Forget the ivy halls of learning, these days college students are just as likely to find themselves in a virtual classroom. It’s not uncommon to take tests, watch videos, or engage in discussions completely over the internet. Now here’s a pop-quiz for you; which company is already positioned to profit from this phenomenon?
At the forefront of this shift is a company called Blackboard (BBBB). Since they went public in 2004, shares have nearly doubled.
Michael Chasen co-founded Blackboard ten years ago, when he was only 25 years old. Today he is Blackboard’s Chief Executive and he joins the guys for this conversation.
Chasen says colleges and universities are using BBBB technology to put their courses online. He explains students still go to class, but you get your course syllabus online, or tests are given on line and his company powers that.
“What do you actually provide?” asks Dylan.
We provide clients with the enterprise software, replies Chasen. Most schools download it and run it on their own servers. Blackboard also hosts it for some schools.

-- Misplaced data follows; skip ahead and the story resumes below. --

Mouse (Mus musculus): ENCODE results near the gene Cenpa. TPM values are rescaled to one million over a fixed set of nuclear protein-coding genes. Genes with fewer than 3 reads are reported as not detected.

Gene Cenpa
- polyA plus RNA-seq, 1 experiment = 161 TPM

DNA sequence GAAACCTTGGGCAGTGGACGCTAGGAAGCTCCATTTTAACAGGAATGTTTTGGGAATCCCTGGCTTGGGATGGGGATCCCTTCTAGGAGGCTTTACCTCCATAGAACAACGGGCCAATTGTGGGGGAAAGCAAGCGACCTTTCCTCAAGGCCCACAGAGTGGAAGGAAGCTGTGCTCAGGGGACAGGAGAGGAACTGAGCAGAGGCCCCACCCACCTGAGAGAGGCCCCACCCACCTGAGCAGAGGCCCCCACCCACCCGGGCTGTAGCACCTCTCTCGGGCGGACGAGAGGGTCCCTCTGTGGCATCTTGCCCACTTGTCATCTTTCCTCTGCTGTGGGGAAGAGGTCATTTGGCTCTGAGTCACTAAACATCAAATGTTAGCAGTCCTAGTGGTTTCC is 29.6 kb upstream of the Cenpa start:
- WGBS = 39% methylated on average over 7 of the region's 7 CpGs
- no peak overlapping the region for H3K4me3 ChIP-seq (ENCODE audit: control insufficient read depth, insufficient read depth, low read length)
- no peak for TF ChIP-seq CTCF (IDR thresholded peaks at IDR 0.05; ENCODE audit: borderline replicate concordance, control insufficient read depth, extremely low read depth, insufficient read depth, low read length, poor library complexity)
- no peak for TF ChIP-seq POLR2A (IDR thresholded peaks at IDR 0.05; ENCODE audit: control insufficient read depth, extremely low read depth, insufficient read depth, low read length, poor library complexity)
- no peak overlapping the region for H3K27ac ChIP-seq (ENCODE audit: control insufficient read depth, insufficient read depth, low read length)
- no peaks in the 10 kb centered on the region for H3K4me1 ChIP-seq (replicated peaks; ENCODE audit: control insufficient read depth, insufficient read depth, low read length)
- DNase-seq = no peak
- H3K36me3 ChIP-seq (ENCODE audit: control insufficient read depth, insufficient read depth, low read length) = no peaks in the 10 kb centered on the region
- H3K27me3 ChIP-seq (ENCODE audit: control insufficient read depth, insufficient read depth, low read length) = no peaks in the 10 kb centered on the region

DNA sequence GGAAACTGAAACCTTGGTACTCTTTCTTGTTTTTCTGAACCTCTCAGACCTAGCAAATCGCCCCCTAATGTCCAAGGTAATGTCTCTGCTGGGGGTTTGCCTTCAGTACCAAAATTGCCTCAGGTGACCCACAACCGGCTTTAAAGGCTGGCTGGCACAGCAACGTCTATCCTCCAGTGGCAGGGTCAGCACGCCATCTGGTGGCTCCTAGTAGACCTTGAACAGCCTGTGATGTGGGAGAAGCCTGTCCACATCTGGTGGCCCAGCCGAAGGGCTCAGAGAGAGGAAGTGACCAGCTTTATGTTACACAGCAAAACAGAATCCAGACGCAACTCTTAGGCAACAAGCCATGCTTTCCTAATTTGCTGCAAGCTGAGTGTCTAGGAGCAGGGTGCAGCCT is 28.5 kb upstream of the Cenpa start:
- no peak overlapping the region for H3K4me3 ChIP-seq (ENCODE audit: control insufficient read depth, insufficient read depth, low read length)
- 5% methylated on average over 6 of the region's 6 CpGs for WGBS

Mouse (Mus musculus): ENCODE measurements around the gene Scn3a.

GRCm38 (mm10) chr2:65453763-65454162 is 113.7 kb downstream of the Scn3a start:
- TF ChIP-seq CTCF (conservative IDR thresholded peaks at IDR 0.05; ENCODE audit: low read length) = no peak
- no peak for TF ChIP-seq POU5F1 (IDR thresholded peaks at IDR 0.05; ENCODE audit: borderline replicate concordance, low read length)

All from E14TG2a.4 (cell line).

“What sets Blackboard apart from Google (GOOG) who might get into this business?”
We focus on education, Chasen says.
“And what percentage of universities are going online?”
3,400 institutions use Blackboard around the globe, Chasen replies. 2,000 in the U.S. He adds every institution will need a company like Blackboard in the future.
Tim Strazzini asks if Blackboard might be a take-over candidate.
We have a strong financial position and great partnerships and Blackboard plans to keep its position as leader, answers Chasen.
Also on Fast Money, Chasen reveals the state of Mississippi signed a $9.5 million dollar deal to provide Blackboard services to all 15 of its community colleges, estimated to be 65,000 students. It’s the largest deal in the company’s history.
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